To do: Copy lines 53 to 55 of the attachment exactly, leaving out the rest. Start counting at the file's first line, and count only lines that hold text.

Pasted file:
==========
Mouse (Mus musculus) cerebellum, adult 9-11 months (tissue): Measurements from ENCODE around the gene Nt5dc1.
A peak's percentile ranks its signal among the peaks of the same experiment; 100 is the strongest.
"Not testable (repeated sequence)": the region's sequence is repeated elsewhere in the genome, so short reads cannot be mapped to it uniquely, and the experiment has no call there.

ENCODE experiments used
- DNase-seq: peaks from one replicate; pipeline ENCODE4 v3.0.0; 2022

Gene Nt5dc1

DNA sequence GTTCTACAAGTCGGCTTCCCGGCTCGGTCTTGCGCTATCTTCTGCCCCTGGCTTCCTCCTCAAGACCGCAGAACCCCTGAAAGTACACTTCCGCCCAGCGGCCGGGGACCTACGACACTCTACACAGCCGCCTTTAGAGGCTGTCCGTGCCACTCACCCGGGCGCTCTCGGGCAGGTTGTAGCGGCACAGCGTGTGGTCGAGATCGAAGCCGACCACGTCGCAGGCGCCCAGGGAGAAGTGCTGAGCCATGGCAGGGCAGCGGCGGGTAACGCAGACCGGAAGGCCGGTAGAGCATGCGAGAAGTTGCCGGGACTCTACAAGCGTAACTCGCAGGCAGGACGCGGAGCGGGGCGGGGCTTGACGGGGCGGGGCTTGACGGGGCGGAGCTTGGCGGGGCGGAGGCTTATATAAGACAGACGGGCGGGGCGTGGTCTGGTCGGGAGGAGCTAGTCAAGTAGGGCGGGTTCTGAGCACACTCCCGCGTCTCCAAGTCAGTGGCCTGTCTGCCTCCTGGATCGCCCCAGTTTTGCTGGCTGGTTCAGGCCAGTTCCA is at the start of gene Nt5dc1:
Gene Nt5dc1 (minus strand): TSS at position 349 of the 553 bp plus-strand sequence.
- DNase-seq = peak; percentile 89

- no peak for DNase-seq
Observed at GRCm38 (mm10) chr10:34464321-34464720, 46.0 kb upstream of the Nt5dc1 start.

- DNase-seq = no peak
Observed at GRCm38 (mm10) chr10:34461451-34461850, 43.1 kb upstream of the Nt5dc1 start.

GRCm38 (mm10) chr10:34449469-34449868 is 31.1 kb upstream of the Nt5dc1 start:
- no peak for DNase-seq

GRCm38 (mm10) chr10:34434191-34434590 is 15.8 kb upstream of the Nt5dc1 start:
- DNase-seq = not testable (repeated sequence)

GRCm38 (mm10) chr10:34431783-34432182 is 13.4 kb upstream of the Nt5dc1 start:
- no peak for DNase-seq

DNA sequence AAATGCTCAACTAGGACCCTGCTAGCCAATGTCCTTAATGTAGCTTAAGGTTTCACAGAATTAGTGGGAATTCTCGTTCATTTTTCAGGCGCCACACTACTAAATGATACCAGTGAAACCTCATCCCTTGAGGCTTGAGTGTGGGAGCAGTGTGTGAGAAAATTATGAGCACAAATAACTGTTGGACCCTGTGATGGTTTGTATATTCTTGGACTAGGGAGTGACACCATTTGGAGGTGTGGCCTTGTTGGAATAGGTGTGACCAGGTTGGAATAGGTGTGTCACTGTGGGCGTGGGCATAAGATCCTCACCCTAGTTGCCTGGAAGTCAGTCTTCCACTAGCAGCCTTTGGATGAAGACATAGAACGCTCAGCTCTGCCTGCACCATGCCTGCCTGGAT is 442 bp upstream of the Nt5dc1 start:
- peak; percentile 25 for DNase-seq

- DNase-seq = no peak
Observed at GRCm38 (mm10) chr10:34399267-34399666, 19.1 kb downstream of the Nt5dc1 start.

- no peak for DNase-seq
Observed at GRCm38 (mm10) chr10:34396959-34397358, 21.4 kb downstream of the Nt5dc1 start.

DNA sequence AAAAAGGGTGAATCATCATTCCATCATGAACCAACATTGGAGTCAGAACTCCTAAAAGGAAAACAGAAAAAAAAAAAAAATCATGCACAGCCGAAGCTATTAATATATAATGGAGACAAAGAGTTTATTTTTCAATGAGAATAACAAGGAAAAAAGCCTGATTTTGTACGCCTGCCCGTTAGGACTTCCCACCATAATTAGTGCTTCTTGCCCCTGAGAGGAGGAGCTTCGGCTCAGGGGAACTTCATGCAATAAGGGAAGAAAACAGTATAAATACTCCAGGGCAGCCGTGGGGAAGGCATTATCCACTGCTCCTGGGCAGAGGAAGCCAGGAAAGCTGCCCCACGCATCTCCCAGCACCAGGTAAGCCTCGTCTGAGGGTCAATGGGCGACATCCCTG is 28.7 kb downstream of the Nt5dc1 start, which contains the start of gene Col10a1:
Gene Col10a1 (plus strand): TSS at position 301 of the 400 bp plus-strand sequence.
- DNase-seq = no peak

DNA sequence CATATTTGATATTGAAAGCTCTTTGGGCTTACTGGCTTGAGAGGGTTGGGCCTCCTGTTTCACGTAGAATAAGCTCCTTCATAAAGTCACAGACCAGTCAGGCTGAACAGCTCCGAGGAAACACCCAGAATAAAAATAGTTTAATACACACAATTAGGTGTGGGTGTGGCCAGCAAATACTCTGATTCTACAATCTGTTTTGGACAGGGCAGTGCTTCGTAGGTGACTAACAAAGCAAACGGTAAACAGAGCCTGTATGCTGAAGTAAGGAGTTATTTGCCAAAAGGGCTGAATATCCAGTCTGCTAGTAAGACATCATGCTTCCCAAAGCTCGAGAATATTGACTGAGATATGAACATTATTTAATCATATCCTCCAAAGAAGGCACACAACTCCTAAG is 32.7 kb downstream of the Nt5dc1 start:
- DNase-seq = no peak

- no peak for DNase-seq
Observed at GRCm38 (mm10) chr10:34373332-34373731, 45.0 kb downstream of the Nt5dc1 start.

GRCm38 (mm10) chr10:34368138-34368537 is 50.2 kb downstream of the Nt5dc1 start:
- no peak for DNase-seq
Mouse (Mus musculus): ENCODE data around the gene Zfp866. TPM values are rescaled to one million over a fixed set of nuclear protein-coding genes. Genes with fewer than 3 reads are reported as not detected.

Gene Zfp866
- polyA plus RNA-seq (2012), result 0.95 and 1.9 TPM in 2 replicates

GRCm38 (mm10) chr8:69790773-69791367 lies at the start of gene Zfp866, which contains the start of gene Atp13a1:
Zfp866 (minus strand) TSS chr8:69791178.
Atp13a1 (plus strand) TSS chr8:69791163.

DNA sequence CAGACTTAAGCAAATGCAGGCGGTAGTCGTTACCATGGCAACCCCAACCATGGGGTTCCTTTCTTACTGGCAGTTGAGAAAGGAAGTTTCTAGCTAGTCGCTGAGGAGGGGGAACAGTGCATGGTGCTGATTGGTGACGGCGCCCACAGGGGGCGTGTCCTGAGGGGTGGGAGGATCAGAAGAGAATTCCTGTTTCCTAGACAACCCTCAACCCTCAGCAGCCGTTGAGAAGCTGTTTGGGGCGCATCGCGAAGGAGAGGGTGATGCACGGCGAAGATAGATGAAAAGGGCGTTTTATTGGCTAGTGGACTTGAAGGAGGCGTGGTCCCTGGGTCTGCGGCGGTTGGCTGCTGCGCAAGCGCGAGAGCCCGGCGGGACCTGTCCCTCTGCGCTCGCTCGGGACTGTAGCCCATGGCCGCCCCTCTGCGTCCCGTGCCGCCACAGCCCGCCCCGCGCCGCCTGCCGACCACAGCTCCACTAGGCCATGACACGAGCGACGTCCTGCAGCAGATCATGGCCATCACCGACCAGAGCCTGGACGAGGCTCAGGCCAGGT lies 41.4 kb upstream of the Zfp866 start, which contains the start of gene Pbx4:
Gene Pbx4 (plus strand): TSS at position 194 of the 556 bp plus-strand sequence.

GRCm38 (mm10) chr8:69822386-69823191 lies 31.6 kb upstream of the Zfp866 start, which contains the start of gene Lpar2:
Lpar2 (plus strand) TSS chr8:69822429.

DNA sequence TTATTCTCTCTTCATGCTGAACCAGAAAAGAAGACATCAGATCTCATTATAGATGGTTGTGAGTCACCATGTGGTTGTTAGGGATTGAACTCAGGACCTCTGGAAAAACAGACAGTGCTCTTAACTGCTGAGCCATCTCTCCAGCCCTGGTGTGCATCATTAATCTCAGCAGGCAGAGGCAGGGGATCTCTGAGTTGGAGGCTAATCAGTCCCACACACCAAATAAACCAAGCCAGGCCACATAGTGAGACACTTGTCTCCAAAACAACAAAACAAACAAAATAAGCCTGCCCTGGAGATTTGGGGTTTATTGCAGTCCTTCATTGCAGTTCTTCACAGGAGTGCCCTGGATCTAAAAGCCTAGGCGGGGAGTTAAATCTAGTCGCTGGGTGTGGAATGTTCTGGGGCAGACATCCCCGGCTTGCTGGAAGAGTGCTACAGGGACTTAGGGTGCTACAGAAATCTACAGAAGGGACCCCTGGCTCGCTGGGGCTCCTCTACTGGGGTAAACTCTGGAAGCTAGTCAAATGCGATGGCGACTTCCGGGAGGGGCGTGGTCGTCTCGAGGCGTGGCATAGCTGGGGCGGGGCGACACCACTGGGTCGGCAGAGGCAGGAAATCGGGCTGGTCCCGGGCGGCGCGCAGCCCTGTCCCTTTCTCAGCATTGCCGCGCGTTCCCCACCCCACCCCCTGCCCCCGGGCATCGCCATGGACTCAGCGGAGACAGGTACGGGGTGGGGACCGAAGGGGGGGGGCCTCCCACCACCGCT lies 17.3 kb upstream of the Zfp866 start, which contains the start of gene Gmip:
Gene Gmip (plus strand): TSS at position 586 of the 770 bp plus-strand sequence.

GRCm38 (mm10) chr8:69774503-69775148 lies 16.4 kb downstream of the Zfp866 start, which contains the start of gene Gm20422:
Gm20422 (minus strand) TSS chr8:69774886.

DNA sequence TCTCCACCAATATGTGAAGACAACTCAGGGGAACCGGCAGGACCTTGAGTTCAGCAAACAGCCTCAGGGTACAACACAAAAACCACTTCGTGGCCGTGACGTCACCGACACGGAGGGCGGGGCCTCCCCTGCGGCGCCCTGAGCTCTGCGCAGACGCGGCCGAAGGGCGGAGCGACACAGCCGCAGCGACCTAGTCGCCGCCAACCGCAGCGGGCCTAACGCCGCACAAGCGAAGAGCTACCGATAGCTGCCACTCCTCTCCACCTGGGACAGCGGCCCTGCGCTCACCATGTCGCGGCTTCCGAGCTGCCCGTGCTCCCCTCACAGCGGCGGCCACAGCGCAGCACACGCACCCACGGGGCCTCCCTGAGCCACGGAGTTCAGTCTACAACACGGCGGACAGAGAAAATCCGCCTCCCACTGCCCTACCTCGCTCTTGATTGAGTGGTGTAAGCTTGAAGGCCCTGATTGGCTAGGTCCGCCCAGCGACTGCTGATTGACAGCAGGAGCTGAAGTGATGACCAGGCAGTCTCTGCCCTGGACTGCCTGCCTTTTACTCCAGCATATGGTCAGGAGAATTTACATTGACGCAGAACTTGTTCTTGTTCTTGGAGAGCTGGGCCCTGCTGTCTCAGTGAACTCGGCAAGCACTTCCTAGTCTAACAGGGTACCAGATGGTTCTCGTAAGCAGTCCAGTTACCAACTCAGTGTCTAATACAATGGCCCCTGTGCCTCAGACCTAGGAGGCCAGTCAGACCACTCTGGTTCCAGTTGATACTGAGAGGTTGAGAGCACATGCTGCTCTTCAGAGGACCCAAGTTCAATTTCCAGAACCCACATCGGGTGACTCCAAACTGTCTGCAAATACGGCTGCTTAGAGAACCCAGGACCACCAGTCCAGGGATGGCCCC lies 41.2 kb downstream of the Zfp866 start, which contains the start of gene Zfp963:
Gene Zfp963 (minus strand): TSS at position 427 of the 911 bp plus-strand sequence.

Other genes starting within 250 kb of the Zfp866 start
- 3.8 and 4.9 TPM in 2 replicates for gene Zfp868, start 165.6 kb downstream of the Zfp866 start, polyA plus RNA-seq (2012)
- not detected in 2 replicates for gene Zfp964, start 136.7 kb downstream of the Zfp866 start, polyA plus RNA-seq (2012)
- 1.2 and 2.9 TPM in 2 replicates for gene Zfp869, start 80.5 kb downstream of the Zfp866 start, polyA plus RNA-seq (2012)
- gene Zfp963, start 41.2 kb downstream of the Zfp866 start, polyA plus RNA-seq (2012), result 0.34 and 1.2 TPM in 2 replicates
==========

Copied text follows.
- not detected in 2 replicates for gene Zfp964, start 136.7 kb downstream of the Zfp866 start, polyA plus RNA-seq (2012)
- 1.2 and 2.9 TPM in 2 replicates for gene Zfp869, start 80.5 kb downstream of the Zfp866 start, polyA plus RNA-seq (2012)
- gene Zfp963, start 41.2 kb downstream of the Zfp866 start, polyA plus RNA-seq (2012), result 0.34 and 1.2 TPM in 2 replicates